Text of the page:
• Outcomes after Atherectomy Treatment of Severely Calcified Coronary Bifurcation Lesions: A Single Center Experience

    Highlights

    • 15–20% prevalence of percutaneous coronary intervention bifurcation lesions
    • Atherectomy of heavily calcified coronary bifurcation lesions is feasible.
    • Similar atherectomy success rates for bifurcation versus non-bifurcation lesions
    • Low atherectomy MACE rates for both bifurcation and non-bifurcation lesions
    • Orbital atherectomy requires less fluoroscopy and procedure time than rotational.

    Abstract

    Background

    Coronary bifurcation and calcified lesions account for 15–20% and 6%–20% of percutaneous coronary interventions (PCI), respectively. Treatment of these lesions is associated with high periprocedural complication rates and unfavorable long-term clinical outcomes, including high rates of revascularization. This retrospective, single-center study evaluated the outcomes of atherectomy treatment for heavily calcified coronary bifurcation lesions.

    Methods

    Patients who underwent a coronary atherectomy procedure to treat a heavily calcified lesion between January 2010 and March 2016 at Metropolitan Heart and Vascular Institute (Minneapolis, MN) were included in this retrospective study. Data were stratified to compare atherectomy treatment of coronary bifurcation lesions vs non-bifurcation lesions. Additionally, data were compared based on type of atherectomy utilized during the index procedure, either orbital (OAS) or rotational (RA) atherectomy. Major adverse cardiac events (MACE), defined as a composite of death, myocardial infarction (MI), and target vessel revascularization (TVR), were assessed at 30 days post-procedure.

    Results

    Among the 177 patients treated with atherectomy, 72 patients had bifurcation lesions. Compared to patients with non-bifurcation lesions, patients with bifurcation lesions were more likely to have a history of prior PCI or coronary artery bypass grafting. Bifurcation lesions required a higher volume of contrast. There were similar low rates of slow flow/no-reflow (2.8% bifurcations vs 1.0% non-bifurcation; p = 0.355). The 30-day rates of death (1.4% vs 1.9%; p = 0.794), MI (0% vs 0%; p = NA), and TVR (0% vs 1.0%; p = 0.406) were similar in patients with bifurcation lesions versus those without, respectively. An atherectomy sub-analysis (OAS vs RA) of the patients with bifurcation lesions showed that OAS utilization was associated with shorter procedure time (81 min vs 109 min; p = 0.026) and fluoroscopy time (18 min vs 27 min; p = 0.007) compared to RA, respectively—no significant differences in baseline demographic or lesion characteristics were noted in the bifurcation atherectomy sub-groups, except for higher beta/calcium blocker use in RA bifurcation subjects.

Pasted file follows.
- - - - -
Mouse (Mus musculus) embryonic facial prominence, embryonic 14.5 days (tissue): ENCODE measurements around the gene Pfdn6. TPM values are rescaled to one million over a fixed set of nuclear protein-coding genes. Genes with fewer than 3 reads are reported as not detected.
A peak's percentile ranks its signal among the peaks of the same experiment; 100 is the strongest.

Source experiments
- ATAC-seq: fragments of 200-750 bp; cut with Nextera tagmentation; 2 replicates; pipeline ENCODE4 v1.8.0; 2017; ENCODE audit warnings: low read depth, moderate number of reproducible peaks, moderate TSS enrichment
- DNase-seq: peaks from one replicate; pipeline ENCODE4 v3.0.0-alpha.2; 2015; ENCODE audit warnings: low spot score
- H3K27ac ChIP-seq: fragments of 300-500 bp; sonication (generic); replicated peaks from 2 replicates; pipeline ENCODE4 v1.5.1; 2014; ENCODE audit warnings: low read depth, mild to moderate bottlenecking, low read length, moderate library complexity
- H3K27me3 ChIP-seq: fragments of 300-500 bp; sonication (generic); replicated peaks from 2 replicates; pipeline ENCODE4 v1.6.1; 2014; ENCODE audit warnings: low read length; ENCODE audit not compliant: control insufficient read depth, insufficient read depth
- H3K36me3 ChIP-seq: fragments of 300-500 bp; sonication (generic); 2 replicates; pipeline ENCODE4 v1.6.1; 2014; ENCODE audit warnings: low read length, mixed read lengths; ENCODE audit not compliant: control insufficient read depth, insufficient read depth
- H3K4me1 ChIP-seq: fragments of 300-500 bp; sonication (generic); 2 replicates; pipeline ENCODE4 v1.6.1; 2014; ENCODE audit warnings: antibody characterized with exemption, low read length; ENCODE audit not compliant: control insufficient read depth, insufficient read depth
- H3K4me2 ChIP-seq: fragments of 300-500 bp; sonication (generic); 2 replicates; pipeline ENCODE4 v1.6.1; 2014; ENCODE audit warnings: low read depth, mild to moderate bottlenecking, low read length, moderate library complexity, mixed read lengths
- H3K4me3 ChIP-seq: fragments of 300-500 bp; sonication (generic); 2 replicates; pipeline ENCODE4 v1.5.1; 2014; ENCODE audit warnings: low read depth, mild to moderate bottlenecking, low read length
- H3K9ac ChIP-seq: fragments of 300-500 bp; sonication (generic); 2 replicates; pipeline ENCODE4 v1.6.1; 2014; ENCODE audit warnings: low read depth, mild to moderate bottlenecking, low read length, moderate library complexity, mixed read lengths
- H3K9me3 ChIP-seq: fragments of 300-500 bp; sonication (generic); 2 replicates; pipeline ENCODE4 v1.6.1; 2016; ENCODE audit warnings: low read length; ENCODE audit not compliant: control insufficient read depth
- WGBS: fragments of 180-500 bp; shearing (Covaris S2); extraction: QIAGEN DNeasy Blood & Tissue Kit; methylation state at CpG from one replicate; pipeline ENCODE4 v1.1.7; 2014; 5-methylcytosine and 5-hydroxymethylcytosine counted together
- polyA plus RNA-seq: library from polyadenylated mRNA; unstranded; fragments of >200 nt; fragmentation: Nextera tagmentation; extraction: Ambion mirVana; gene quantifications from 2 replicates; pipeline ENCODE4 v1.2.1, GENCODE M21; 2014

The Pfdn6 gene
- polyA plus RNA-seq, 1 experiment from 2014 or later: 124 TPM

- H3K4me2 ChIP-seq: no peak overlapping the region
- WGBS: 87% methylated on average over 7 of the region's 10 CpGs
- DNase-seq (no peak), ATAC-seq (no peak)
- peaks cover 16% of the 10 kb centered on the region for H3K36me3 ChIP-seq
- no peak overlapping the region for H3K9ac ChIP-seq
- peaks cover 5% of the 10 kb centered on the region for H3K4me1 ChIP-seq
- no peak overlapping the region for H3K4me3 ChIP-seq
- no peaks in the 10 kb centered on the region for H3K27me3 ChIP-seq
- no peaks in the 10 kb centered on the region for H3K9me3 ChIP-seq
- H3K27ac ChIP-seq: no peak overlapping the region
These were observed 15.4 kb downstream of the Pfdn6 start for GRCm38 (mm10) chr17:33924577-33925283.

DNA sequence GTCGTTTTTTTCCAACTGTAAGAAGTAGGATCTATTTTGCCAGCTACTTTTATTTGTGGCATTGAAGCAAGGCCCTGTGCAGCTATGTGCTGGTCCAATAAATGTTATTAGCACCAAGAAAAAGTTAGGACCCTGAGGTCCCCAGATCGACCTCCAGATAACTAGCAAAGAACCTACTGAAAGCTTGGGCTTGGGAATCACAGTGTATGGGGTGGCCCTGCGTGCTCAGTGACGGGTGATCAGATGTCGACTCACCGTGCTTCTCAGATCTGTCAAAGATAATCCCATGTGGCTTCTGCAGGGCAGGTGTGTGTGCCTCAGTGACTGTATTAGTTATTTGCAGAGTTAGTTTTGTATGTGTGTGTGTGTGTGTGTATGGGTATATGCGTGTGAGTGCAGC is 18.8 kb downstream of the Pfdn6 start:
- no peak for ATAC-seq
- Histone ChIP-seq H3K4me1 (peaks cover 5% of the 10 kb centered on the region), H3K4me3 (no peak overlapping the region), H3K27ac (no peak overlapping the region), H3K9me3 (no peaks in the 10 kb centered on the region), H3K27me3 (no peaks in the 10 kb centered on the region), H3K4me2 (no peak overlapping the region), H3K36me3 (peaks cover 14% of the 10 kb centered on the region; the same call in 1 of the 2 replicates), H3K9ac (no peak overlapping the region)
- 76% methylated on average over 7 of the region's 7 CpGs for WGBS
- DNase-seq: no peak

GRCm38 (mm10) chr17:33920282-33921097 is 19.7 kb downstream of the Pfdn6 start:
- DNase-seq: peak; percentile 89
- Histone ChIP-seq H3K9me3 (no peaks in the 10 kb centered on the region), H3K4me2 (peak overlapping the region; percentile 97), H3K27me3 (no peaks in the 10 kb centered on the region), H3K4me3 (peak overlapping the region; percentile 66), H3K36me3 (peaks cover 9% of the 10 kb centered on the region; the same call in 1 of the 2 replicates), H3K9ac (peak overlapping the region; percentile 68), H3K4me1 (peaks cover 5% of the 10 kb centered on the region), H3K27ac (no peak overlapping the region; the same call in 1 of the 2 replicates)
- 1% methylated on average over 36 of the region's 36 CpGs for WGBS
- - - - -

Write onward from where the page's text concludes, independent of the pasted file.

Conclusions

    The results of this study demonstrated that atherectomy treatment in patients with heavily calcified coronary bifurcation lesions is feasible, resulting in similar low 30-day MACE rates as compared to patients with non-bifurcation lesions. In addition, in this study OAS utilization versus RA in bifurcation lesions was associated with significantly shorter procedure and fluoroscopy time. Further studies are needed to assess the safety and efficacy of atherectomy in patients with severely calcified bifurcation lesions.

    Summary for annotated table of contents

    This retrospective, single-center study evaluated the outcomes of orbital and rotational atherectomy treatment for heavily calcified coronary bifurcation lesions as compared to non-bifurcation lesions. The results demonstrate that atherectomy treatment in patients with heavily calcified coronary bifurcation lesions is feasible, resulting in similarly low 30-day MACE rates as compared to patients with non-bifurcation lesions. In addition, in this study OAS utilization versus RA in bifurcation lesions was associated with significantly shorter procedure and fluoroscopy time.

    Source:

    Read the full article on Science Direct: Outcomes after Atherectomy Treatment of Severely Calcified Coronary Bifurcation Lesions: A Single Center Experience

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